Making The Maths-music Connection

09 July 2006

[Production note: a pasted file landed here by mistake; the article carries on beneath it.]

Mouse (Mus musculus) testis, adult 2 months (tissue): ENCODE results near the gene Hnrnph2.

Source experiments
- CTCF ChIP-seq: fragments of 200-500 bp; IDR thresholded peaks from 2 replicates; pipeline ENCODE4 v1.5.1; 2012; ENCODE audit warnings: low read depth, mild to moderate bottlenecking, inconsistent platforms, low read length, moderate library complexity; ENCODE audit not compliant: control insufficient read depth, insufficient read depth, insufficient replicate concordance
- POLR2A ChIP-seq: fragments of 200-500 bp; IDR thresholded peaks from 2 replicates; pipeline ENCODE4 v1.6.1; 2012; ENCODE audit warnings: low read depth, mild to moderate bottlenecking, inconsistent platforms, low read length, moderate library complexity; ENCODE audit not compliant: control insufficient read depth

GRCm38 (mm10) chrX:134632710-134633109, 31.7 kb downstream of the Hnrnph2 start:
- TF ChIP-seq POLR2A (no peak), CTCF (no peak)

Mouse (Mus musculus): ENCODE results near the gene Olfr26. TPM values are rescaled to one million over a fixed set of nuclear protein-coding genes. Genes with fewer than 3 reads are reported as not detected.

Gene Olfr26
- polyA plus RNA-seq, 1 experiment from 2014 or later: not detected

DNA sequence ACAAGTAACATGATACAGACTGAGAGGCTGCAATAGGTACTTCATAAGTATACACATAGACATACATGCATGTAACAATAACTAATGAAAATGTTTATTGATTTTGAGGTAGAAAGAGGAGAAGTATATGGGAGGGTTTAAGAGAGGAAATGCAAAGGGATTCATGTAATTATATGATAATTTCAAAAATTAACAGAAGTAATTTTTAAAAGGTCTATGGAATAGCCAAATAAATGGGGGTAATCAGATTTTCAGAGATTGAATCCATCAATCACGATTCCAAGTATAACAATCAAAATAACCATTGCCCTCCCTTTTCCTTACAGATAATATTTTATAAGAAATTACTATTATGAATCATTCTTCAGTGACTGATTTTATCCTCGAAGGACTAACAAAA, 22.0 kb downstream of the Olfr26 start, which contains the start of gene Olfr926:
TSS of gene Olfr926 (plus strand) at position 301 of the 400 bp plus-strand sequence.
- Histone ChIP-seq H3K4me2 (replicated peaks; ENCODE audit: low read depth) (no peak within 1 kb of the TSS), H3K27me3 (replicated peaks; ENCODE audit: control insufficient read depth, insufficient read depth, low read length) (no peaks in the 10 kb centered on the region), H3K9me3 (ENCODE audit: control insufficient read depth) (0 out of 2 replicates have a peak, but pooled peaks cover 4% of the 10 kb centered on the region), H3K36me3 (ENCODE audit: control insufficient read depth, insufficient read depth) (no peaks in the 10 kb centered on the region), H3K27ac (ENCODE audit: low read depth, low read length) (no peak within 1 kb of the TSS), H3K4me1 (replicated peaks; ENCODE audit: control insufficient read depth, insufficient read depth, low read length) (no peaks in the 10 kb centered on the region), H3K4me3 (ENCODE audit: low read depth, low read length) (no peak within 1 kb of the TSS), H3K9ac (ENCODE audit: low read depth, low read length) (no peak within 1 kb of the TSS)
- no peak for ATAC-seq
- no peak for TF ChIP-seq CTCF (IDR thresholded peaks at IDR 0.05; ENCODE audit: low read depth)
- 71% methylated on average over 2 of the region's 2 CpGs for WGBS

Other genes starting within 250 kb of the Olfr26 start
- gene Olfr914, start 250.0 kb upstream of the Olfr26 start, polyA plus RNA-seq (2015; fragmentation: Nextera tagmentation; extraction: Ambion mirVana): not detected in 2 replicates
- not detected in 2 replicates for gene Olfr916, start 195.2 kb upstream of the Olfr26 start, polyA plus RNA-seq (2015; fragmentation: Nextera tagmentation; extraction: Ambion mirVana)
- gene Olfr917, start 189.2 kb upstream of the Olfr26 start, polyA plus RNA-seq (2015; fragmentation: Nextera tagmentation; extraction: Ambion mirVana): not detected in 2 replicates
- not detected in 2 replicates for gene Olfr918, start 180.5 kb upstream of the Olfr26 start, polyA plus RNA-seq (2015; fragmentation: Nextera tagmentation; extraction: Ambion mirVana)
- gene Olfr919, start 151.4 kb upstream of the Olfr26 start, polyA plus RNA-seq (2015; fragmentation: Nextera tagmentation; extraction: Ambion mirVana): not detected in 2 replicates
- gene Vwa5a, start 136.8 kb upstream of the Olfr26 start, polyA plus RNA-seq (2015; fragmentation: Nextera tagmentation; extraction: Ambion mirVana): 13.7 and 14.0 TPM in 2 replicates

Why is it that a Mozart aria sounds tuneful and pleasant, while the works of modernists like Schoenberg and Webern are dissonant and unsettling? The key lies in the arrangement of the chords that make up the harmonies of the pieces, and now Dmitri Tymoczko at Princeton University in the US has developed a mathematical model to help understand musical structure. He has been building computer models that represent chords as points in geomteric space, so it is possible to analyse the relationships between the chords. He found that chords that from pleasing harmonies tend to gather together in geometric space, whereas chords that sound dissonant are found in different regions. This research can help us to understand why certain compositions are easy or difficult to listen to, and may help composers to understand more about harmonies as they write new pieces.


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